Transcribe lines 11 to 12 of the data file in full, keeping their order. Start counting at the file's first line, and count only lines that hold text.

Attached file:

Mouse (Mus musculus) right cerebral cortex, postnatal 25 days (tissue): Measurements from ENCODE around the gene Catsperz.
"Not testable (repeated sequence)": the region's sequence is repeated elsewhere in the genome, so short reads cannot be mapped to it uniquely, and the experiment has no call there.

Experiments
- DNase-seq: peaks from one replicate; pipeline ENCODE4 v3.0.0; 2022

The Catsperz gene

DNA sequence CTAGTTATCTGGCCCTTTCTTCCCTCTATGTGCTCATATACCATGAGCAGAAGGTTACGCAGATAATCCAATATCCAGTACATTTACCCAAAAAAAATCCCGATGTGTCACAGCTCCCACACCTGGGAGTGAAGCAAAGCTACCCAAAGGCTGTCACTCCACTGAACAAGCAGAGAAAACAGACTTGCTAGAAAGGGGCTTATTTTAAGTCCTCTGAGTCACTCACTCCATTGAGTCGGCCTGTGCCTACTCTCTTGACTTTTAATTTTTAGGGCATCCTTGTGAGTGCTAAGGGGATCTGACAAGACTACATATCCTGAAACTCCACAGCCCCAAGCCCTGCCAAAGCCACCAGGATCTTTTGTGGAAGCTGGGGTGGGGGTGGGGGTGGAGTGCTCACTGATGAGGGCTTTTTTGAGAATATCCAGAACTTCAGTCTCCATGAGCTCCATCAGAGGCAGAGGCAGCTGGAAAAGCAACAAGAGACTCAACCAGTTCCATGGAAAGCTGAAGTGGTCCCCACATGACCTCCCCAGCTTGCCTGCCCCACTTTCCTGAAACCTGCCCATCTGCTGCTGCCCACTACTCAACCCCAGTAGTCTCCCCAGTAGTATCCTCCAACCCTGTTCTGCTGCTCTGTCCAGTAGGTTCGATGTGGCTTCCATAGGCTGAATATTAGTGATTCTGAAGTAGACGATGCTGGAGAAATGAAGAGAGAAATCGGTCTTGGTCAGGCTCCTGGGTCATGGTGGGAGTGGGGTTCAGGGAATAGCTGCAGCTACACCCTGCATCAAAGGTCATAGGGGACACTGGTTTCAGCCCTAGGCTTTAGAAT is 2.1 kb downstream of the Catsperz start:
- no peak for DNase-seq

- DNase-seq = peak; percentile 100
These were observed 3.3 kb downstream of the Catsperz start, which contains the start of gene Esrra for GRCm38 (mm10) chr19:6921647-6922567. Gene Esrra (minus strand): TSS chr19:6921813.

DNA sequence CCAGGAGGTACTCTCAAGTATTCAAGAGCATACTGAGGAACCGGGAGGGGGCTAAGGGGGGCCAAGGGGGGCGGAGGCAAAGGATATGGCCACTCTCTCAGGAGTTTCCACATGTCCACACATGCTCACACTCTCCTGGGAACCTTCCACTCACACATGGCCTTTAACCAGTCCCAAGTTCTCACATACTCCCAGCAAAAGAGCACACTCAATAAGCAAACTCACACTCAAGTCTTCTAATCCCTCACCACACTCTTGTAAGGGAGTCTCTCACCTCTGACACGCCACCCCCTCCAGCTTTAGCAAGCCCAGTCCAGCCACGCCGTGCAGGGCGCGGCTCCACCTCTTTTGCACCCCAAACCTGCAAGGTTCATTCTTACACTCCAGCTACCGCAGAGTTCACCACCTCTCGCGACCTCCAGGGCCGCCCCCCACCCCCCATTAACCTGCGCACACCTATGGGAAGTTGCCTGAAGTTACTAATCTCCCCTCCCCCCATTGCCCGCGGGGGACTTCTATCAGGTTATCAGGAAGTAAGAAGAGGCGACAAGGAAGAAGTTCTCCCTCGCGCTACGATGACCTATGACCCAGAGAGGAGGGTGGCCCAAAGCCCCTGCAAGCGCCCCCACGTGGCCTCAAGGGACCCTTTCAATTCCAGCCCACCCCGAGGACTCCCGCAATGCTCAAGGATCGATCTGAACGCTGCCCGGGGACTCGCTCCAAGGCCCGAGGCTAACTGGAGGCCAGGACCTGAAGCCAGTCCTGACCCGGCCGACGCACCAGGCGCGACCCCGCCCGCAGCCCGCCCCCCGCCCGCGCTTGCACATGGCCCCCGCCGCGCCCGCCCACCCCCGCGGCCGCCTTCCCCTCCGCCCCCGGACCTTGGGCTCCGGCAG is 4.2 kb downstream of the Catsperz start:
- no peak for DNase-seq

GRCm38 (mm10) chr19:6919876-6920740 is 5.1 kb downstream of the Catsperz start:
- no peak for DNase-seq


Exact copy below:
- no peak for DNase-seq

GRCm38 (mm10) chr19:6919876-6920740 is 5.1 kb downstream of the Catsperz start: